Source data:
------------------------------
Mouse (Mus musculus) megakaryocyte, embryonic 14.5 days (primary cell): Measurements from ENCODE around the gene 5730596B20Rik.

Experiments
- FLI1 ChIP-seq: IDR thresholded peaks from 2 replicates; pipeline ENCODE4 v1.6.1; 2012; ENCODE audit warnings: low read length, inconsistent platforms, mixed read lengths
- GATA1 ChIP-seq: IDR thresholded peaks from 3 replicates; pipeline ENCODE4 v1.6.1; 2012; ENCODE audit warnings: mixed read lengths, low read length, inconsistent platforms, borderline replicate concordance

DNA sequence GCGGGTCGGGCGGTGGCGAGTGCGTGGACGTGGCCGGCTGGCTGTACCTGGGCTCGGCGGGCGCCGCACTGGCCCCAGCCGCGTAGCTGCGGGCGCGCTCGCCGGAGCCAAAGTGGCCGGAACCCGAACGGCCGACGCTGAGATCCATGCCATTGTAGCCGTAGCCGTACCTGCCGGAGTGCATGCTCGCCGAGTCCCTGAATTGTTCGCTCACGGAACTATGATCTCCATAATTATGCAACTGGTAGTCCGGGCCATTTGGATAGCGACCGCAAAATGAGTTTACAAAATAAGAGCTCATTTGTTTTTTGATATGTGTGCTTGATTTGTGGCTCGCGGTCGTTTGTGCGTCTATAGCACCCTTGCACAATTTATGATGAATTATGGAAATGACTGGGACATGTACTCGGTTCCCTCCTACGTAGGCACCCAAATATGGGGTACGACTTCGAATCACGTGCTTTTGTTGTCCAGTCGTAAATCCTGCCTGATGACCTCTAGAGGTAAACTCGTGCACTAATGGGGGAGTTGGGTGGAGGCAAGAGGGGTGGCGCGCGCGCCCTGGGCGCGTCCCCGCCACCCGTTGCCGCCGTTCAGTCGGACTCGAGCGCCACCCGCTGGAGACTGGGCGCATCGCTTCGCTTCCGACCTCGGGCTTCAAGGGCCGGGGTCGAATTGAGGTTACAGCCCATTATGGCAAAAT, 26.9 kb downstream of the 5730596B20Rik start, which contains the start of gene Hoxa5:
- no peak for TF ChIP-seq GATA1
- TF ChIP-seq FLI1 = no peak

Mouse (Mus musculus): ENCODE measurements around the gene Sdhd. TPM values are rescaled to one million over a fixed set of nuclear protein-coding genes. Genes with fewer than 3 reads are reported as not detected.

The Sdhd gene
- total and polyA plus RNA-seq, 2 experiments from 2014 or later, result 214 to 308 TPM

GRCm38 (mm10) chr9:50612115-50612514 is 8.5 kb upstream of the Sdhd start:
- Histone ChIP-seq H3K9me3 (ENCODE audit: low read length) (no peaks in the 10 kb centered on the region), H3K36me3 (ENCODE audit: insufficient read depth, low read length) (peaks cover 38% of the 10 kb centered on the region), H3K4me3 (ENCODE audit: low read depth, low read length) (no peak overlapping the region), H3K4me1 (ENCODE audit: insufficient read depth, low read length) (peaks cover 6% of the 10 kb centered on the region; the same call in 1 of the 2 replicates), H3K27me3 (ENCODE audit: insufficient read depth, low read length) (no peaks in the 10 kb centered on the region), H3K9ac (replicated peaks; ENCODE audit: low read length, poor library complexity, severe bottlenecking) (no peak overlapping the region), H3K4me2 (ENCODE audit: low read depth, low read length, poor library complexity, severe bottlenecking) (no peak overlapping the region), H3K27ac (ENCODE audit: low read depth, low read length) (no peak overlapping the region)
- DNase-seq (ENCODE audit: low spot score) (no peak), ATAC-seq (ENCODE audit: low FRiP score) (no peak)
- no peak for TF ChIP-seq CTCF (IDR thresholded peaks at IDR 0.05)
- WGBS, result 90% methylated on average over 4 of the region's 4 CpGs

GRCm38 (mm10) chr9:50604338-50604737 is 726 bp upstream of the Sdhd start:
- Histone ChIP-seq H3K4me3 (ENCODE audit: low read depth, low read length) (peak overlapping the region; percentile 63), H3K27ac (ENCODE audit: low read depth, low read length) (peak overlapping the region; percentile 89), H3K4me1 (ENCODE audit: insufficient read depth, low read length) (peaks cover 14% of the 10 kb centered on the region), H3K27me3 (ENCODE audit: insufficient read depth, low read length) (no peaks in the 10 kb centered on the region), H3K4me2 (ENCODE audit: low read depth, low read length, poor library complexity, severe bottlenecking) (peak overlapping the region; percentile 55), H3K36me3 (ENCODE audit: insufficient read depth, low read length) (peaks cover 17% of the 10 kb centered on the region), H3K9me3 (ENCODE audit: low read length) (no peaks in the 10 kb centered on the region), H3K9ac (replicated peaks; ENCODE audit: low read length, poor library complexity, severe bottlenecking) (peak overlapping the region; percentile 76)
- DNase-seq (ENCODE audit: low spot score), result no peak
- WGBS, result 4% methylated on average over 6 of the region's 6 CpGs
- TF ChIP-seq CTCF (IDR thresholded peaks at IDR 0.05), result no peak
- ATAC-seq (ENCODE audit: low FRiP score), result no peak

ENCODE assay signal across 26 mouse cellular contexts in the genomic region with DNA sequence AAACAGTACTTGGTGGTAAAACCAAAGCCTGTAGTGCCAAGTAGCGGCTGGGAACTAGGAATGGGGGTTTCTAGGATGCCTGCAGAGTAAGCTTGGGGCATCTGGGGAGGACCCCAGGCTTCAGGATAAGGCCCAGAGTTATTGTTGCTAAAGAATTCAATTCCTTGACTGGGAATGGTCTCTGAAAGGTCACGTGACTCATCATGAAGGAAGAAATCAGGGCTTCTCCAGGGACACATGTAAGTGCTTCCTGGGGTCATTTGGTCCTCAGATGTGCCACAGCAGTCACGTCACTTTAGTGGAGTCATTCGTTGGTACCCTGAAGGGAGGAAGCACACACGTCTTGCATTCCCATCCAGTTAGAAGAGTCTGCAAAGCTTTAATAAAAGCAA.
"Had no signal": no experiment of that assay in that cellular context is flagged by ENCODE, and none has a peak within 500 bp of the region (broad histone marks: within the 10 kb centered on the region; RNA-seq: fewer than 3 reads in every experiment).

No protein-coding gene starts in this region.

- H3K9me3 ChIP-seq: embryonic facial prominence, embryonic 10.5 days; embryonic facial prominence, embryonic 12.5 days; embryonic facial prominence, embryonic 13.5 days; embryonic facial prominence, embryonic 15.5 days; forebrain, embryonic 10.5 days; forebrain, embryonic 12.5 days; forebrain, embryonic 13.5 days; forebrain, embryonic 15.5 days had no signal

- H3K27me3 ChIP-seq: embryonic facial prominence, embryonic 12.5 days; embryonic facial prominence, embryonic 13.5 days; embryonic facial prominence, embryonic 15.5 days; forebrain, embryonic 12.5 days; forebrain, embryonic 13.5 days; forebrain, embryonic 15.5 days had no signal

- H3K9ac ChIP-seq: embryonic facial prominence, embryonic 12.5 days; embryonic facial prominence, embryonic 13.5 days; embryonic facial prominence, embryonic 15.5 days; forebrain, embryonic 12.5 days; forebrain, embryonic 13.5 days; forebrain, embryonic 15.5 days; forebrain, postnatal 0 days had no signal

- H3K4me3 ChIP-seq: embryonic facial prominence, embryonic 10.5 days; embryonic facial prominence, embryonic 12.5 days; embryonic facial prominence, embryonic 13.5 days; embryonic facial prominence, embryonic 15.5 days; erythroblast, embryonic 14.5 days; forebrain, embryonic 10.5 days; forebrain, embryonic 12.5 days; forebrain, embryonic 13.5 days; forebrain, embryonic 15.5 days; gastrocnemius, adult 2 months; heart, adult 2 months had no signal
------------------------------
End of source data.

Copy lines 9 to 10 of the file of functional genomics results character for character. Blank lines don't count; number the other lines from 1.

The Sdhd gene
- total and polyA plus RNA-seq, 2 experiments from 2014 or later, result 214 to 308 TPM